Even as tech startups and SMBs wait for relief measures from the government as revenues fall in the wake of the lockdown, they need to modify their business models to sustain themselves in the post-pandemic period.
By Srinath Srinivasan
The economic turmoil following the Covid-19 crisis has impacted tech startups operating across a range of segments, with many of them apprehending empty war-chests in the days ahead . Co-working space startups, logistics and supply chain tech startups as well as e-commerce companies seem to have taken the hardest hits. “We can expect 50% of this revenue to be shaved off by the time the lockdown is over,” says Gaurav Hazra, senior director and head – India Market Development, Nasscom.
With people working from home, empty co-working spaces are becoming the norm. “We have incurred a loss of Rs 4-4.5 crore for April and May, due to delay in closing deals and also because our customers are now asking for a cut in the pricing,” says Sparsh Khandelwal, founder, Styleworks, a coworking space aggregator.
Khandelwal has a seat count of 40,000-50,000 seats. Styleworks also operates in the corporate events space which has taken a severe hit.
“By March 20, over 52% of the total workforce we used to ferry were working from home, and this fell to a 99% level by March 24, when the lockdown was announced,” says Deepesh Agarwal, co-founder and CEO of MoveInSync. The company transports over 350,000 employees everyday across the country to their workplaces. Agarwal has been spending time with fleet owners and drivers to support them. They have fixed costs and low reserves.
A lot of SMBs and retail outlets are also affected and in turn, the businesses serving them. “Top e-commerce players moved to only essential services when the lockdown began. Post that, SMBs in the market moved only to essentials. Our merchant devices imports from China got disrupted. When the lockdown is lifted, we expect a surge in transactions for a few days. We have to deal with the surge while managing a lot of backlog,” says Byas Nambisan, CEO, Ezetap, which provides digital payment solutions and services to merchants, connecting with banks and customers. “A number of deal closures are really delayed now,” he adds.
One of the largest players in offline-to- online retail space is MagicPin which monitors close to 400,000 retail businesses on its platform. “In last week of March, there was a 90% decline in all discretionary categories in the retail space. A week before, we saw a surge in grocery and essentials category but it came down after that.” explains Anshoo Sharma, co-founder & CEO, MagicPin.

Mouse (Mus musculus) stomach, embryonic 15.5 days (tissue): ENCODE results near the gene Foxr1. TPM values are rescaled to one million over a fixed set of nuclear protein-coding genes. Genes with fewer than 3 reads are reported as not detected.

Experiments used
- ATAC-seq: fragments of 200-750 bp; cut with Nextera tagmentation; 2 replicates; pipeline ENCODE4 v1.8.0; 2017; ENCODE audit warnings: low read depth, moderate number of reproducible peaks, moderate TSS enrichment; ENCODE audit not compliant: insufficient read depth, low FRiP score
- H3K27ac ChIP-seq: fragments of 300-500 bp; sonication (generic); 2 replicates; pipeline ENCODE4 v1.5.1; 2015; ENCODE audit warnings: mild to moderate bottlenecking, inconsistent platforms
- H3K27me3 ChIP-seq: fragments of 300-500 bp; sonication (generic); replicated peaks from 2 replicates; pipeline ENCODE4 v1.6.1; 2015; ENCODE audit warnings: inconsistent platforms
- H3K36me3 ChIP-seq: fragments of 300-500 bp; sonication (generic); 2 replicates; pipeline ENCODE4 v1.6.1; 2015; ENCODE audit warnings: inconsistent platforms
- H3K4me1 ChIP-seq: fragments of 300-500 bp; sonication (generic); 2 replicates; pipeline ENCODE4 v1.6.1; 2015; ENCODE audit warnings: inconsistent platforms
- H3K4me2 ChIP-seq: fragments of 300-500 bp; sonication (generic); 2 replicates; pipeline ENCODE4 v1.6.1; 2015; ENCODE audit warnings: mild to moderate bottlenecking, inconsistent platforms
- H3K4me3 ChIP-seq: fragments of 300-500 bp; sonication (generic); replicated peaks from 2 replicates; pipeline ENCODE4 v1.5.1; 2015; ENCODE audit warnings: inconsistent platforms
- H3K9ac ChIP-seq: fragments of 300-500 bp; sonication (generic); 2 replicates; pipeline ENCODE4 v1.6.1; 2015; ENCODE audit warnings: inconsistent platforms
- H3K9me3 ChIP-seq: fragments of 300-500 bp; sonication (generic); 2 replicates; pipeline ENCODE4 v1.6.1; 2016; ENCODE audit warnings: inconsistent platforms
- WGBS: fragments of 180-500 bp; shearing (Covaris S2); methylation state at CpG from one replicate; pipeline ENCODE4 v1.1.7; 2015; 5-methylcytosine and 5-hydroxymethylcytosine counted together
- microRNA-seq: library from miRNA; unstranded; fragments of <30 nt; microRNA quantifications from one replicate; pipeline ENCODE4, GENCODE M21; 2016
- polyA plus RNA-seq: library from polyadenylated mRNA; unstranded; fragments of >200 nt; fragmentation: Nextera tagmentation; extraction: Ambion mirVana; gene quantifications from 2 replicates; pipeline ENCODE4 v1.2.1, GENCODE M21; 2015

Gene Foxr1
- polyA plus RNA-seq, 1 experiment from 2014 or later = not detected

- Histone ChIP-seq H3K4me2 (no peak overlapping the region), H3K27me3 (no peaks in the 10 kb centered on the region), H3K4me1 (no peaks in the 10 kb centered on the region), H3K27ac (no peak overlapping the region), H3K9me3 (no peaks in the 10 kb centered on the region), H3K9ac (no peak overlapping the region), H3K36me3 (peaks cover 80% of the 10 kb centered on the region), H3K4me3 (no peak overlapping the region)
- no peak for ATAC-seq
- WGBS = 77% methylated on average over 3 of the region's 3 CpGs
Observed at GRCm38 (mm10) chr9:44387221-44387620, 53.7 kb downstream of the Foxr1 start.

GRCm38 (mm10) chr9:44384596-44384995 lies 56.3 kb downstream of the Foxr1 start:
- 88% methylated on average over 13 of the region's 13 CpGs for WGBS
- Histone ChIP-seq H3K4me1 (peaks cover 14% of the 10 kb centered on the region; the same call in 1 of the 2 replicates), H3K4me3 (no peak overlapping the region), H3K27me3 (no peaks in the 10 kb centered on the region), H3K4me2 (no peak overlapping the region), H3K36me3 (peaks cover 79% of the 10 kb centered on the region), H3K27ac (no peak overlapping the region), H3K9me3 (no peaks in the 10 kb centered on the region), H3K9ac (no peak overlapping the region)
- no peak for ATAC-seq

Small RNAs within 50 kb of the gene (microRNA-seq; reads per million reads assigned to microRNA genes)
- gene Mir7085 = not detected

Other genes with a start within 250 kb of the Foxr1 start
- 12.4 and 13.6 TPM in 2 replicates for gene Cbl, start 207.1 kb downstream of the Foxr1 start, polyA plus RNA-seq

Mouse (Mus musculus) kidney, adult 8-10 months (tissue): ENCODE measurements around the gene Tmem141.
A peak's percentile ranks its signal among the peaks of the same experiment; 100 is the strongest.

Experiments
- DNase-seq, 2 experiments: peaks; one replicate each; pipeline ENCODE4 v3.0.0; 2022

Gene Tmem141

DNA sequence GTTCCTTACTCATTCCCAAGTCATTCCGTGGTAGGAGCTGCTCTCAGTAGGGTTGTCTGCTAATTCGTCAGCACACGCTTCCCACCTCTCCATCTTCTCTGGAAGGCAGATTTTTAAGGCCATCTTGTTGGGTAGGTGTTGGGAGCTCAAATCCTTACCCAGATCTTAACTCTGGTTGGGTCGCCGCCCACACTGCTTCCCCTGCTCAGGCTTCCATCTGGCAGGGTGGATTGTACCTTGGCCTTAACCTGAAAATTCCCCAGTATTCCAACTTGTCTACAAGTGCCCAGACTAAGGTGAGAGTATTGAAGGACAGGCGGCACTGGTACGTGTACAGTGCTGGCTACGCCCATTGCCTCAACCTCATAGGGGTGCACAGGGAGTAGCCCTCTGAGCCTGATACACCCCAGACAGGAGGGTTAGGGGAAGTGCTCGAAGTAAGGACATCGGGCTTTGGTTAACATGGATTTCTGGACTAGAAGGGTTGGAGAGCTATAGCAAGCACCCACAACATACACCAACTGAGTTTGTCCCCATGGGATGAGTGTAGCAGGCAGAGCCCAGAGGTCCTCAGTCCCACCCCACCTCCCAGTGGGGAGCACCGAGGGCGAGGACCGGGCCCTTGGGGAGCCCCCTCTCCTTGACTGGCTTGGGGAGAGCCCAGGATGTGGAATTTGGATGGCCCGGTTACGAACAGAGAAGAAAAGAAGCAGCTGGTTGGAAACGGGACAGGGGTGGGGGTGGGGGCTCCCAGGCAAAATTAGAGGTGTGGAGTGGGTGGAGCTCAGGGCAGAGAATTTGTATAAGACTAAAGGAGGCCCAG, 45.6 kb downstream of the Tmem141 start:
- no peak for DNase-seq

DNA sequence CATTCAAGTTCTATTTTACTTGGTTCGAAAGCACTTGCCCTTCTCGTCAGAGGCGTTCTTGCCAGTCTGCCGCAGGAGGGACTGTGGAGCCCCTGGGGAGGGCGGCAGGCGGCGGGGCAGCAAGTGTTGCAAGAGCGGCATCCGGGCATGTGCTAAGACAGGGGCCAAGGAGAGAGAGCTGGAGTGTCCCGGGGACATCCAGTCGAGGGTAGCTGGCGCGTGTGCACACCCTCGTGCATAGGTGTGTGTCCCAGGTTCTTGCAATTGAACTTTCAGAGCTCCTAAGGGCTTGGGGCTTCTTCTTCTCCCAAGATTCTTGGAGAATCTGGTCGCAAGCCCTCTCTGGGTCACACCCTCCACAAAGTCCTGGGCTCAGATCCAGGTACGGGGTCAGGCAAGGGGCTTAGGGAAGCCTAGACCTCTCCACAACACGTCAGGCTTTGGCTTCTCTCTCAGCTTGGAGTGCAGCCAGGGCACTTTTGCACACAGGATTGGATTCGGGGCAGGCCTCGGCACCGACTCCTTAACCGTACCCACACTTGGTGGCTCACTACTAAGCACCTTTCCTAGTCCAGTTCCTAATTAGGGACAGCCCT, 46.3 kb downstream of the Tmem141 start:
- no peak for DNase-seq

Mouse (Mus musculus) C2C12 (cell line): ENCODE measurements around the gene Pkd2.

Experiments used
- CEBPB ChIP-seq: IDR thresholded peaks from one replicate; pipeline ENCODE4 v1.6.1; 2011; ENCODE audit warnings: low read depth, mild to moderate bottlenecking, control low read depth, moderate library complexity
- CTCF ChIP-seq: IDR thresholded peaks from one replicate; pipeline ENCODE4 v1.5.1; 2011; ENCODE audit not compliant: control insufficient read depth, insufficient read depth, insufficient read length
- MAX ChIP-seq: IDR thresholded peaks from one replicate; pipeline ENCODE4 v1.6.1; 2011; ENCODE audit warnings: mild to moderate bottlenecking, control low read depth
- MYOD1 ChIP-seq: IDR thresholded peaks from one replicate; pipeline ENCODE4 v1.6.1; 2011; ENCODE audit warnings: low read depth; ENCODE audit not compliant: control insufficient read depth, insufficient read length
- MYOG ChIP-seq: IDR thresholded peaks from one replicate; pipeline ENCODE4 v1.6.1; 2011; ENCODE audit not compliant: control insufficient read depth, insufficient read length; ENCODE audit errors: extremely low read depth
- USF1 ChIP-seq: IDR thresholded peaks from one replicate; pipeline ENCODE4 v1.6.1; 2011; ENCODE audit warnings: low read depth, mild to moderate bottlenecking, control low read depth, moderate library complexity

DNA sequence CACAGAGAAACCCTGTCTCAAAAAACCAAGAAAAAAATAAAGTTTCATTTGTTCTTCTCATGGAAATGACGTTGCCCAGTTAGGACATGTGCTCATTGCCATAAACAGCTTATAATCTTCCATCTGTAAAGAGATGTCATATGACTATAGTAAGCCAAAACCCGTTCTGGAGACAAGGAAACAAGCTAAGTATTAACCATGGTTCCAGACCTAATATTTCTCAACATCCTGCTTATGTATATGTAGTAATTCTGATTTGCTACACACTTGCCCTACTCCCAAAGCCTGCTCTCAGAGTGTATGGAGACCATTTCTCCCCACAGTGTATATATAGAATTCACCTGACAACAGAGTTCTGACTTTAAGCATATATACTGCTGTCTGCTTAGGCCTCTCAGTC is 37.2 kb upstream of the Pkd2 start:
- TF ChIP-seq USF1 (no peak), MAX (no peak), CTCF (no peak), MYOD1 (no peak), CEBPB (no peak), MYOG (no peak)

A big concern that is starting to build up is their depleting cash reserves. Aman Gupta, co-founder, boAt, a homegrown consumer electronics startup, says, “Our inventories with e-commerce players will last for 15 days if deliveries begin. Our imports from China are stopped. We don’t intend to fire anyone now but our cash reserves may come down in a couple of months to the point of total disruption in operations.”
Siddarth Pai, founding partner, 3One4 Capital, says, “The days of easy money is over as of now. The days of discounts and cashbacks are gone and subsidies that were given to customers will also go out.” According to him, companies in attention economy—media, content, edtech, health care (telemedicine) and in productivity applications will gain the most post this crisis.
This is true as ed-tech startups that rely on content primarily have gained a lot during the lockdown. For instance, Byju’s saw a 150% increase in traffic on its learning app after it allowed free access in March 2020. KopyKitab, another edtech startup, reported 200% increase in sales in the last week of March and first week of April. In the telemedicine space, DocOnline, a healthcare platform, has seen twice the demand as in the last week of March compared to the beginning of the month. On an average, 20,000 people consult on the platform.
The question of “what next” looms large. Entrepreneurs hope that the government will give a stimulus to SMBs, small retail businesses and the whole ecosystem. Pai believes that startups that are surviving today – in deliveries, telemedicine, productivity tools, stock broking and media/content businesses, have great scope and should work their way up the value chain by offering more features and solutions. He also expects that a financial stimulus package from the government for the SMBs and the startup ecosystem will ensure cash flow.
Nasscom’s Hazra says that companies should try modifying their business models to sustain during the tough times.
He is a part of the team that has recommended relief measures to the government on areas like taxation, cash liquidity, ease of doing business and measures to reduce job losses.